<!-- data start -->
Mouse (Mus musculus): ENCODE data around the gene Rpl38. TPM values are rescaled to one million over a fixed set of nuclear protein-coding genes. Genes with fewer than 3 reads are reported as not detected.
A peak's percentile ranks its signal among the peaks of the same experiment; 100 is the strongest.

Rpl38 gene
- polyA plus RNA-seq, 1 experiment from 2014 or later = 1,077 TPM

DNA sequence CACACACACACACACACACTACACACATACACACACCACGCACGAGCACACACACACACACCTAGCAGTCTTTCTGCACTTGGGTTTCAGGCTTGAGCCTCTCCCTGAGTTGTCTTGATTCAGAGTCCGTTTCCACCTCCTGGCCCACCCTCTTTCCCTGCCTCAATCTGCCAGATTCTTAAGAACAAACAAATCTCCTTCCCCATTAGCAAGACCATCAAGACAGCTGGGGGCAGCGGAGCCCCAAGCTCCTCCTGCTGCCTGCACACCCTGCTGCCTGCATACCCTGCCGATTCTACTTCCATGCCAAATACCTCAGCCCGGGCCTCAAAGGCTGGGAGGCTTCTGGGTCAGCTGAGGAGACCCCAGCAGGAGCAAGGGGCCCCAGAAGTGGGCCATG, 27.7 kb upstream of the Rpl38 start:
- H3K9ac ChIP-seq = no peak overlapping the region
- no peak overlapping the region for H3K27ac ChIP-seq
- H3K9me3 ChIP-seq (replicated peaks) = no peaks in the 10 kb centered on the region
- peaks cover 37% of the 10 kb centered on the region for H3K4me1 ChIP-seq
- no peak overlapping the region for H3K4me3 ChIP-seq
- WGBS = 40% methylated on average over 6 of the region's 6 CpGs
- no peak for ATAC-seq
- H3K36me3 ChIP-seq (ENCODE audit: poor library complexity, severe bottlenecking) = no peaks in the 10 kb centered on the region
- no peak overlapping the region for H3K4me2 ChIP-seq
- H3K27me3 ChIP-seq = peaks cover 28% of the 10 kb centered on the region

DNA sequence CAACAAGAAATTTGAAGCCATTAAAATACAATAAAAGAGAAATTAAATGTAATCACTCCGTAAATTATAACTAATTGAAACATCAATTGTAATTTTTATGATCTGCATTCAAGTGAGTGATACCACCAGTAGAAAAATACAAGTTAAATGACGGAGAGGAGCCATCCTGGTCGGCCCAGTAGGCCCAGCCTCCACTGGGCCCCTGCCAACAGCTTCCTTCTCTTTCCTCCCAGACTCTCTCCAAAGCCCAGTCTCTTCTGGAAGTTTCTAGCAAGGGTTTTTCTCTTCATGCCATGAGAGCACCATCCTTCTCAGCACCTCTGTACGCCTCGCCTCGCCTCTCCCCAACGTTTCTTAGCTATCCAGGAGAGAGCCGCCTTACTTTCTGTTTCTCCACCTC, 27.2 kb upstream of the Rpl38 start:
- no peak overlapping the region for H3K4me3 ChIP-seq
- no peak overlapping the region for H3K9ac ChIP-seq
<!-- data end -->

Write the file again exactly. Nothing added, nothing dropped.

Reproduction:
Mouse (Mus musculus): ENCODE data around the gene Rpl38. TPM values are rescaled to one million over a fixed set of nuclear protein-coding genes. Genes with fewer than 3 reads are reported as not detected.
A peak's percentile ranks its signal among the peaks of the same experiment; 100 is the strongest.

Rpl38 gene
- polyA plus RNA-seq, 1 experiment from 2014 or later = 1,077 TPM

DNA sequence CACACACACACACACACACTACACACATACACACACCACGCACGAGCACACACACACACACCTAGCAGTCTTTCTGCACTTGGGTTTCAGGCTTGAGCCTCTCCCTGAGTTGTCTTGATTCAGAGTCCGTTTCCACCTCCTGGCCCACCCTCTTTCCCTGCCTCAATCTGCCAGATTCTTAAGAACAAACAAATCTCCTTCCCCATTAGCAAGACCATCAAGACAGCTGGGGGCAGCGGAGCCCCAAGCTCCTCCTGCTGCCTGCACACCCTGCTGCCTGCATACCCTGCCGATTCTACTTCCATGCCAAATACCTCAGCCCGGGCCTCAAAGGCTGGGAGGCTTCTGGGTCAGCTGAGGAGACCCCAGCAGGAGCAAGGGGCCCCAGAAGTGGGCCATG, 27.7 kb upstream of the Rpl38 start:
- H3K9ac ChIP-seq = no peak overlapping the region
- no peak overlapping the region for H3K27ac ChIP-seq
- H3K9me3 ChIP-seq (replicated peaks) = no peaks in the 10 kb centered on the region
- peaks cover 37% of the 10 kb centered on the region for H3K4me1 ChIP-seq
- no peak overlapping the region for H3K4me3 ChIP-seq
- WGBS = 40% methylated on average over 6 of the region's 6 CpGs
- no peak for ATAC-seq
- H3K36me3 ChIP-seq (ENCODE audit: poor library complexity, severe bottlenecking) = no peaks in the 10 kb centered on the region
- no peak overlapping the region for H3K4me2 ChIP-seq
- H3K27me3 ChIP-seq = peaks cover 28% of the 10 kb centered on the region

DNA sequence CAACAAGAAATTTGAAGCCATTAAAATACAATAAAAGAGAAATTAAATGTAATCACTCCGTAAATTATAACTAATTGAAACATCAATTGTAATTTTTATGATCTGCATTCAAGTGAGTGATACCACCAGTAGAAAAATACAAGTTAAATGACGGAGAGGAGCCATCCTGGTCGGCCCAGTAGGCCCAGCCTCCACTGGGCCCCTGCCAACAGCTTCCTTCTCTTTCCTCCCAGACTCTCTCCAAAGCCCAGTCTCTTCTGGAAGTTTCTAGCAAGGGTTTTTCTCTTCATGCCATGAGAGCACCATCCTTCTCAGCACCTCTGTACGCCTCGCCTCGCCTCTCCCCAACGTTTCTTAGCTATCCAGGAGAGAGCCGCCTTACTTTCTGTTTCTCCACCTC, 27.2 kb upstream of the Rpl38 start:
- no peak overlapping the region for H3K4me3 ChIP-seq
- no peak overlapping the region for H3K9ac ChIP-seq